Case studies reporting intraplacental choriocarcinoma and (IPC) intraplacental “chorangiocarcinoma” have recently increased, with IPC also represented in molecular analyses of gestational trophoblastic neoplasms.


To provide an overview of 2 intraplacental neoplastic lesions that can have a significant impact on both mother and fetus/infant, focusing on diagnostic characteristics, and ancillary and molecular tools that support diagnosis, determine prognosis, and further elucidate the nature of these lesions.

Data Sources.—

Data were compiled from a PubMed literature review that included diagnostic and additional keywords within the scope of study for gestational choriocarcinoma in general. Illustrative cases were retrieved from the pathology archives at Michigan Medicine, including the consultation files of the author.


Intraplacental gestational tumors exist along the spectrum of benign (chorangioma) to aggressive malignant (choriocarcinoma) neoplasms with a high potential for metastasis. Although most gestational choriocarcinomas follow complete hydatidiform mole, 20% to 25% occur in association with normal intrauterine gestations, including rare cases in which they are detected within the placenta (IPC). IPCs range from asymptomatic to widely metastatic, with metastases possible even when only microscopic IPCs are present. A second, even less common lesion, variably called “chorangiocarcinoma” and chorangioma with atypical trophoblast proliferation, is also reviewed. The incidence of these lesions is likely to be underestimated. Heightened suspicion and more liberal placental sampling, particularly when specific clinical features are present, may result in higher detection. Enhanced detection to provide the earliest intervention for both mother and infant may improve prognosis, particularly for asymptomatic disease that may later present with metastasis.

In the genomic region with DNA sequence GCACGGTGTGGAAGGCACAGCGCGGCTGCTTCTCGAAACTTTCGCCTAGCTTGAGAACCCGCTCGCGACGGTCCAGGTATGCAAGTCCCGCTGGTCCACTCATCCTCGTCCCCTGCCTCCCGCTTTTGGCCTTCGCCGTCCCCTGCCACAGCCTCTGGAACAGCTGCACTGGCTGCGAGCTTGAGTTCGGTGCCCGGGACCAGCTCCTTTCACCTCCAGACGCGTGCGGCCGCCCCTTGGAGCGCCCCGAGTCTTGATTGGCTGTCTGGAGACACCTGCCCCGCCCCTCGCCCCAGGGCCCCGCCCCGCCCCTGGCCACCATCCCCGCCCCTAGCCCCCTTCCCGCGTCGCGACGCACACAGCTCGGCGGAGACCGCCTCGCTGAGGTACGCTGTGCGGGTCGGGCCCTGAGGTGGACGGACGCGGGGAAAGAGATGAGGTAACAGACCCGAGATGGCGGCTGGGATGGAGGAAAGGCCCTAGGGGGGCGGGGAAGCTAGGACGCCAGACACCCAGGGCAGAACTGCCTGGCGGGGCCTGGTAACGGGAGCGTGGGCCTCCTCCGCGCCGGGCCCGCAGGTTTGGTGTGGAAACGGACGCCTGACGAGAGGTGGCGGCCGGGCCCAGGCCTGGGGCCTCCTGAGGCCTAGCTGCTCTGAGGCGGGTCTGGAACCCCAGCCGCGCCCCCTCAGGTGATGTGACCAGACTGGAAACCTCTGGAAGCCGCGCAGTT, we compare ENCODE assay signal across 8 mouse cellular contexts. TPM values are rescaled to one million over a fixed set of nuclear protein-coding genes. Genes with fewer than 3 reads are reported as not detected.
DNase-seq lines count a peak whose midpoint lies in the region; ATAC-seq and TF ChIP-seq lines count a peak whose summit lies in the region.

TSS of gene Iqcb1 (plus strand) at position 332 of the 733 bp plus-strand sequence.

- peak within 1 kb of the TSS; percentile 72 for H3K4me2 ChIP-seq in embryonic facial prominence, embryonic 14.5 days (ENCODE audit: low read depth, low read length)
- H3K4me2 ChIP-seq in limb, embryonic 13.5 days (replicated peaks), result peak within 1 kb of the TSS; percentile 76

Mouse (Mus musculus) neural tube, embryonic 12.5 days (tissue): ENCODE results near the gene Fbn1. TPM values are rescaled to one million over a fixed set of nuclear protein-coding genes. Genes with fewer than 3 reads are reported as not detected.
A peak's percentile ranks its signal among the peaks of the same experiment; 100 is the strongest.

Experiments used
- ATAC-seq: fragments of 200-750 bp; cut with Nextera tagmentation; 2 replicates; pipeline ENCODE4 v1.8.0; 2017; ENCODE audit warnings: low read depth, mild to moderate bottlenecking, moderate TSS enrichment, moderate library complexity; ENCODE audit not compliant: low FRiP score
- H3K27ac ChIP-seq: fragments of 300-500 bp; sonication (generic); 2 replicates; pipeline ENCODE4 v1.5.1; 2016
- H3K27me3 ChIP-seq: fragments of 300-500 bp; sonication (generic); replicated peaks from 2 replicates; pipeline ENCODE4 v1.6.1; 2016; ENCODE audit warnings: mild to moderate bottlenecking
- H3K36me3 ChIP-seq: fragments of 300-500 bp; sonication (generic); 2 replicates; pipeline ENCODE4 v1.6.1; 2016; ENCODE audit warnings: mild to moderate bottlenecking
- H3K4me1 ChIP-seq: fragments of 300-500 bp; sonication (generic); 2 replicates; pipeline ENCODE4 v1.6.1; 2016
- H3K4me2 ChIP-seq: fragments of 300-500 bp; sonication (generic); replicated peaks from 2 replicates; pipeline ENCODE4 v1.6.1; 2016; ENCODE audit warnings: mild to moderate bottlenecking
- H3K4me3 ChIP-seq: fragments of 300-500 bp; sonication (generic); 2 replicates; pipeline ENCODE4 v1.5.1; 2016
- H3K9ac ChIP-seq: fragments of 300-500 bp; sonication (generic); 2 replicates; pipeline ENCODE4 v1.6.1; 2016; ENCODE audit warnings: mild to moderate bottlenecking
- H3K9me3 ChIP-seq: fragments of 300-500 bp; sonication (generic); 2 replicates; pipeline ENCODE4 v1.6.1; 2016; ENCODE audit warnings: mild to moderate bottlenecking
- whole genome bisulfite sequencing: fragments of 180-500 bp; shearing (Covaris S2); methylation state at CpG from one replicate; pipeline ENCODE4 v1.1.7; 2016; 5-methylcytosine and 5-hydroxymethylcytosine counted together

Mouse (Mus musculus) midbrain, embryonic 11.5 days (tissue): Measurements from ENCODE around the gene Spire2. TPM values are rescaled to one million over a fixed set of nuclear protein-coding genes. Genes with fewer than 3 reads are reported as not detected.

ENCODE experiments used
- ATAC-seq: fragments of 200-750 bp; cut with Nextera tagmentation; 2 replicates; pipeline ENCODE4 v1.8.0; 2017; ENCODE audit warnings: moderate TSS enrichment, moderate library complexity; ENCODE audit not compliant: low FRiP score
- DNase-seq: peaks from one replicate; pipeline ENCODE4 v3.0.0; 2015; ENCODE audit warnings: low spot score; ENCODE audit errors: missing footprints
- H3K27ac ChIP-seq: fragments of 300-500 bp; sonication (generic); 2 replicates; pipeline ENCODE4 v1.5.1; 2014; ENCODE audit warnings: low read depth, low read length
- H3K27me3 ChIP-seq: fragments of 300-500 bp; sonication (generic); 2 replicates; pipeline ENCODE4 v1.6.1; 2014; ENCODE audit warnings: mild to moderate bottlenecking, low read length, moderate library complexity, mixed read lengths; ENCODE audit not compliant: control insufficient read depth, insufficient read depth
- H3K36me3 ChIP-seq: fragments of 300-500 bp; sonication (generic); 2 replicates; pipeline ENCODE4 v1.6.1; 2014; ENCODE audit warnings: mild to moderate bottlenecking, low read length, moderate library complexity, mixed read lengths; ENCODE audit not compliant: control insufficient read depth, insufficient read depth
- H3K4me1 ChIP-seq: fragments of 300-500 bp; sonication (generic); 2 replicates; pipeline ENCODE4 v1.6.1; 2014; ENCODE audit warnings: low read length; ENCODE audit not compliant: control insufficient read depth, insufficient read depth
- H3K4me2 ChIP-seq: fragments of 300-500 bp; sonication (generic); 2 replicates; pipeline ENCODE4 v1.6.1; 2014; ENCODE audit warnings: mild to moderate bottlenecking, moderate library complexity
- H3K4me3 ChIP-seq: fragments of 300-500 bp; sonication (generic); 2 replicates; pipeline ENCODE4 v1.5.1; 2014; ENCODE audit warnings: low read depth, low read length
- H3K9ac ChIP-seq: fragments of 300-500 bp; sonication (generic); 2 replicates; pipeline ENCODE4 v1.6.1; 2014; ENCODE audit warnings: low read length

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Competing Interests

The author has no relevant financial interest in the products or companies described in this article.

Author notes

Presented at the New Frontiers in Pathology Conference; October 26–28, 2022; Ann Arbor, Michigan.